WCESP requires HSF-1, but not DAF-16, to promote C. elegans resistance to V. cholerae infection in an IIS dependent manner
DAF-16 and heat-shock transcription factor (HSF) -1 are two important transcription factors that have been reported to modulate C. elegans immunity , –. They both generally promote worms' innate immunity and respond to infections by Gram-positive and Gram-negative bacteria. Intriguingly, supplementation of WCESP significantly extended the survival time of daf-16 deletion mutant worms when exposed to V. cholerae infection (Fig. 5A, Table 2), while hsf-1 deletion mutant worms treated with WCESP did not show prolonged survival time as compared to non-treated worms, when they were exposed to V. cholerae (Fig. 5B, Table 2). These results distinguished the unique role of HSF-1 in WCESP-mediated protective effect to V. cholerae infection. Next, we questioned whether WCESP supplementation may increase the transactivity of HSF-1 in worms. To address this, we examined the expression of hsp-16.2, one of the HSF-1 targets. We first visualized the green fluorescence of GFP in an hsp-16.2::GFP transgenic strain (CL2070) and found that these worms supplemented with WCESP showed stronger GFP signal relative to non-treated controls. Subsequently, we performed qRT-PCR to measure the mRNA level of hsp-16.2 in wild-type N2 worms. In consistent with our GFP observation, WCESP treatment resulted in at least two-fold increase of hsp-16.2 at transcriptional level as compared to the non-supplemented controls. These findings suggested that WCESP contribute to the protection by increasing the transactivity of HSF-1.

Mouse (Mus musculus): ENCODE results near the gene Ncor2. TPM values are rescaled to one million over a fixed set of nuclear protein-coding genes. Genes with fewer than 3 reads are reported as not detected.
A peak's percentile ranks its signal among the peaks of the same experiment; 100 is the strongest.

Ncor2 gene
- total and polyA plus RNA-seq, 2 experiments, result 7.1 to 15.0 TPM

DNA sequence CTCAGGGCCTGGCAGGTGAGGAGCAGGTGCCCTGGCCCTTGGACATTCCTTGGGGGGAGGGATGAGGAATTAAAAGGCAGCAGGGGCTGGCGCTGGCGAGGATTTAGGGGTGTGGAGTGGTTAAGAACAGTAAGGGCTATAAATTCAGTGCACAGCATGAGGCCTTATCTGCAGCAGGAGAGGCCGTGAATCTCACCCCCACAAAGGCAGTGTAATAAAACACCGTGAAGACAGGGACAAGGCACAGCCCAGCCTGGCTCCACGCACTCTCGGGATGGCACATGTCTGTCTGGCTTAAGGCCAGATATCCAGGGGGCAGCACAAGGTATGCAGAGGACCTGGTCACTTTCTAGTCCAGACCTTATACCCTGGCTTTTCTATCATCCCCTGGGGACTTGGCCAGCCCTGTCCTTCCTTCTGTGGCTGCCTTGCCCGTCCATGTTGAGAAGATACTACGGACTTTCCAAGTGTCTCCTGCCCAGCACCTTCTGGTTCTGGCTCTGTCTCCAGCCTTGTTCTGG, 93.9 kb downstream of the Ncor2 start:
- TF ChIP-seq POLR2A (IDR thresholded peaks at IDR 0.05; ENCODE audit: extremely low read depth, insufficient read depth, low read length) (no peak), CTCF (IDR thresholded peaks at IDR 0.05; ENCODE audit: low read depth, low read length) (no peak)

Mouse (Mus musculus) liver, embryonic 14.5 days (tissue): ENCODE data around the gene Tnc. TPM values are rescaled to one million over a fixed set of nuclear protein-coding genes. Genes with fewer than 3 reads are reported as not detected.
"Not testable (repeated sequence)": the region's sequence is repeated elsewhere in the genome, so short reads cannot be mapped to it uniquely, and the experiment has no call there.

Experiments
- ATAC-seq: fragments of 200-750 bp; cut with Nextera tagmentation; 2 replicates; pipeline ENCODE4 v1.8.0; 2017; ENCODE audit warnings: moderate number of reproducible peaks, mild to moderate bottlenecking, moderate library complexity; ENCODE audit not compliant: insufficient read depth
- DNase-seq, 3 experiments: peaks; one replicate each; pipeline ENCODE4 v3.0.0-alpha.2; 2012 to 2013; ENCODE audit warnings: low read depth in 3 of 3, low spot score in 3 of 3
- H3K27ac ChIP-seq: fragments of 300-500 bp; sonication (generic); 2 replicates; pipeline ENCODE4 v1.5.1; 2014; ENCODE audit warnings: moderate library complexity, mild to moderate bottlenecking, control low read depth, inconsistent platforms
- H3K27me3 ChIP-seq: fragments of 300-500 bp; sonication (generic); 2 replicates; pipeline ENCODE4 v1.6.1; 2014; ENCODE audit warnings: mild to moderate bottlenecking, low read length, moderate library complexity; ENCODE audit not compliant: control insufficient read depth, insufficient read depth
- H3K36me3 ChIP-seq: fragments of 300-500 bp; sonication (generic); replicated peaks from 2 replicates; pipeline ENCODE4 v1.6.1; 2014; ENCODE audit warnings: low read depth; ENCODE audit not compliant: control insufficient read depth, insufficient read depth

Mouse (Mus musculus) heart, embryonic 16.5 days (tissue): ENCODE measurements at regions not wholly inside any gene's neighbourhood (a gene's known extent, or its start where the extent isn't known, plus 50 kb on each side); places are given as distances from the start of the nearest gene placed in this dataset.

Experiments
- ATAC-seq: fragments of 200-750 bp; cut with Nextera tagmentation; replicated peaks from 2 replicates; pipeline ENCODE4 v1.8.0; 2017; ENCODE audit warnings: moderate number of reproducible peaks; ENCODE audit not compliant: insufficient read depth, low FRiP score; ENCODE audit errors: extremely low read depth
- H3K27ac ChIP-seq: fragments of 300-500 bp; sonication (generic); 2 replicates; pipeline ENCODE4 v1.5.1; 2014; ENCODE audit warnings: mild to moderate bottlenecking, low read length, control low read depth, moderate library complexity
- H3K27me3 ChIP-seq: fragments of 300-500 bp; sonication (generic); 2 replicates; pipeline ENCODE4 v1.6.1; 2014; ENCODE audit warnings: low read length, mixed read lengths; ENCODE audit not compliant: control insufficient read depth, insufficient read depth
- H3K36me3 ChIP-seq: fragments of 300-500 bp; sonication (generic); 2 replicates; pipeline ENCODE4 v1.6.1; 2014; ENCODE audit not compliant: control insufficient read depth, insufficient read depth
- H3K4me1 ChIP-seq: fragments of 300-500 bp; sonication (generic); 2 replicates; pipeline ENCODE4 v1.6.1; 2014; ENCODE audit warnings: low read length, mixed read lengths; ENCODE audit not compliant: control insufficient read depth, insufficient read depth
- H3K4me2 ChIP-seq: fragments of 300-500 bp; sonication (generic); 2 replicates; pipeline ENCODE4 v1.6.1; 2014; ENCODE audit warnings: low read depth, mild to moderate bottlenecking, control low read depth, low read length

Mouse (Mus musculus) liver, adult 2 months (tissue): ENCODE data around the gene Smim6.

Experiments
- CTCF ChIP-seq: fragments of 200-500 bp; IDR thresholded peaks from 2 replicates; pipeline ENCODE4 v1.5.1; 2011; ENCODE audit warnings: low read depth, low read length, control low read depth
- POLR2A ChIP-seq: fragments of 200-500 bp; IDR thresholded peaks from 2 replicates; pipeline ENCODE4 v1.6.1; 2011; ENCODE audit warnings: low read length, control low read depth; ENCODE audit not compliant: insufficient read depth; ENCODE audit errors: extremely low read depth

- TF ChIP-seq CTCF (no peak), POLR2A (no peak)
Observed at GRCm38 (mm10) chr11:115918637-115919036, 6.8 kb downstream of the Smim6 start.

(A) daf-16(mgDf50), (B) hsf-1(sy441), (C) daf-2(e1370), and (D) age-1(hx546) mutant worms were supplemented with 2 mg/ml WCESP. Each lifespan experiment was repeated in at least three independent trials with similar results. Quantitative data and statistical analyses for the representative experiments are included in Table 2.
IIS has been reported to play a pivotal role in regulating HSF-1; we thus wondered whether WCESP might act through IIS pathway to modulate the activity of HSF-1, thereby promoting worms' immune response to V. cholerae infection –. To address this possibility, we tested daf-2 and age-1, two major components of IIS pathway. Mutant worms, daf-2(e1370) and age-1(hx546), were treated with WCESP and their survival was monitored under infection with V. cholerae. As compared to the genotype matched non-supplemented controls, neither daf-2(e1370) nor age-1(hx546) showed significantly prolonged survival time with WCESP supplementation (Fig. 5C & 5D, Table 2), suggesting an IIS-dependent protective effect of WCESP against V. cholerae infection.
V. cholerae is the causative agent of the diarrheal disease cholera . Its pathogenicity in animals is mediated by numerous virulence factors, such as cholera toxin, toxin-coregulated pili, hemolysins, outer membrane adhesion factors, etc . In the present study, we employed the C. elegans infection model to investigate the effects of WCESP on both host immunity and V. cholerae pathogenicity. Previously, we reported that supplementation of WCESP at a concentration of 2 mg/ml strongly promoted C. elegans healthspan , . In the current study, we observed a significant protection against V. cholerae killing by supplying worms with the same concentration of WCESP (Fig. 1). Our studies further demonstrated that supplementation of WCESP could profoundly promote C. elegans innate immunity against killing by V. cholerae through modulating expression of host immune response genes through the p38 MAPK pathway, IIS and HSF-1. To our knowledge, this is the first study that provides molecular evidences to elucidate the immunomodulatory effects of cranberry.